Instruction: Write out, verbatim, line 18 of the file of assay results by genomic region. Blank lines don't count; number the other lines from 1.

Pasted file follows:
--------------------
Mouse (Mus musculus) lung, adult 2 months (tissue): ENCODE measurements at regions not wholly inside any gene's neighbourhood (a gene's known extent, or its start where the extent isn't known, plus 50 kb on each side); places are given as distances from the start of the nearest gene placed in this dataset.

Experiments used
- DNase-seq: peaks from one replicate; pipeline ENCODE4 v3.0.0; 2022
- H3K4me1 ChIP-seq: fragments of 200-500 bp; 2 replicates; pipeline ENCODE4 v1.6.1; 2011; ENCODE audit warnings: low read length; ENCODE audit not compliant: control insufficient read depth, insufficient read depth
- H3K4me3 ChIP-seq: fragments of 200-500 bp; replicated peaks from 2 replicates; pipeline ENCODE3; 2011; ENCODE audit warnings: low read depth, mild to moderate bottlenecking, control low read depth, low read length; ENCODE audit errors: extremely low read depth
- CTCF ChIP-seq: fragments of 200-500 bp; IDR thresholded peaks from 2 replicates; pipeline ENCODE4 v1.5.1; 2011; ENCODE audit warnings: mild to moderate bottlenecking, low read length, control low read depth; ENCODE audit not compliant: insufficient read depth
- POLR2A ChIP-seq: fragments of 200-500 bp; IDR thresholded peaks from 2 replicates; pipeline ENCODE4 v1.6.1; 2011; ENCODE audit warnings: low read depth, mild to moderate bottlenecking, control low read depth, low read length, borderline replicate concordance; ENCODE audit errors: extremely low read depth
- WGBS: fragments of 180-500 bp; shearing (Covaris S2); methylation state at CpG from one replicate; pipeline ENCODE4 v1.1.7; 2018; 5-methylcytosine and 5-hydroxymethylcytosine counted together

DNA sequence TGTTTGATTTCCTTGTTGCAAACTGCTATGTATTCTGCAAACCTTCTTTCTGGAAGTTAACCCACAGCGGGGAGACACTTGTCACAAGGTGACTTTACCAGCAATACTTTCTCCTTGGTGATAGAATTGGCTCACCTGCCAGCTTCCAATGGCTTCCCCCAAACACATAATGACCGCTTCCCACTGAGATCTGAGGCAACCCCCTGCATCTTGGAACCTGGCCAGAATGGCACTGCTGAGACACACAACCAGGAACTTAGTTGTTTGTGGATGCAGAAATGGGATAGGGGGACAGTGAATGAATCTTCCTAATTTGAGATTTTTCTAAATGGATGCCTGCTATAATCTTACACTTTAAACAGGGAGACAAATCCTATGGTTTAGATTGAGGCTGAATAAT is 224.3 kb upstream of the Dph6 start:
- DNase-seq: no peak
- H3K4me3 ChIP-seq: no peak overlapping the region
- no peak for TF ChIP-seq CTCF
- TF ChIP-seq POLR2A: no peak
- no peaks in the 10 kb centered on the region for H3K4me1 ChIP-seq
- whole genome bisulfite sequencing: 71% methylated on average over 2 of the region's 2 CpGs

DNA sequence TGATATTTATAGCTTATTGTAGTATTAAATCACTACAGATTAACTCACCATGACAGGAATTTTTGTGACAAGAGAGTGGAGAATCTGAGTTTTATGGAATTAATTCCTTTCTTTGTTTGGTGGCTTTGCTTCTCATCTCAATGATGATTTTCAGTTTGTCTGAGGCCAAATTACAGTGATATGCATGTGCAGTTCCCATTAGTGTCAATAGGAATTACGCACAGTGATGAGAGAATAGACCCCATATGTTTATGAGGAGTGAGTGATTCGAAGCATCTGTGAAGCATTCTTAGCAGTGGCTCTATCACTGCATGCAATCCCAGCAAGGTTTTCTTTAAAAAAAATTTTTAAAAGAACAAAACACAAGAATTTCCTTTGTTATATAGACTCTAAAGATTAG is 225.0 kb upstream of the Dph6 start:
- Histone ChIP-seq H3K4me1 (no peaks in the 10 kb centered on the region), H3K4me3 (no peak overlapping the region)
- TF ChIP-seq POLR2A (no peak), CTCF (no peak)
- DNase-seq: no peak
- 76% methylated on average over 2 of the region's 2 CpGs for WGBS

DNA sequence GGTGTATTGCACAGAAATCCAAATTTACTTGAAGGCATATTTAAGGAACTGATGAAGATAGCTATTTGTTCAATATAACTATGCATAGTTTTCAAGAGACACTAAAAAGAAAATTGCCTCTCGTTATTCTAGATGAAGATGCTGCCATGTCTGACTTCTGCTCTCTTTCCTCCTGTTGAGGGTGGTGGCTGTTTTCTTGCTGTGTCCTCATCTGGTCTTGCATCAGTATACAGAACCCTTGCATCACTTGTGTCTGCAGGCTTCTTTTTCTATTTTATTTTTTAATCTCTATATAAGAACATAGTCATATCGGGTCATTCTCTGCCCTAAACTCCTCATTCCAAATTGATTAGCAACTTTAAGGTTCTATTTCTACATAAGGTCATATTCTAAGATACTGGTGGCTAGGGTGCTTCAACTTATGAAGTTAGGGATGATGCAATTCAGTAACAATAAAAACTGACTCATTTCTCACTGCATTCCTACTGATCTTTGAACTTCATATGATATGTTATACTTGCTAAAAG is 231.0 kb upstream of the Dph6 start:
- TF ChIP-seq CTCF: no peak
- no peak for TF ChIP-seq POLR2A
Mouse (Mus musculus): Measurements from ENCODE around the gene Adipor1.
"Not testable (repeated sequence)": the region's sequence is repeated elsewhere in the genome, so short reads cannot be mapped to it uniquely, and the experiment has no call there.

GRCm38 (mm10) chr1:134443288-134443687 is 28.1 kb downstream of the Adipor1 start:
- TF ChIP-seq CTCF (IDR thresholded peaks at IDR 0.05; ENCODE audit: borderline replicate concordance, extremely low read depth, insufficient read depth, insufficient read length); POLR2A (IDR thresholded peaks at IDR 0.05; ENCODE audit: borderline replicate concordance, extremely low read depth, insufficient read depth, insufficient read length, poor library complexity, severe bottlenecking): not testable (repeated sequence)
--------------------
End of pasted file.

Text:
- TF ChIP-seq POLR2A (no peak), CTCF (no peak)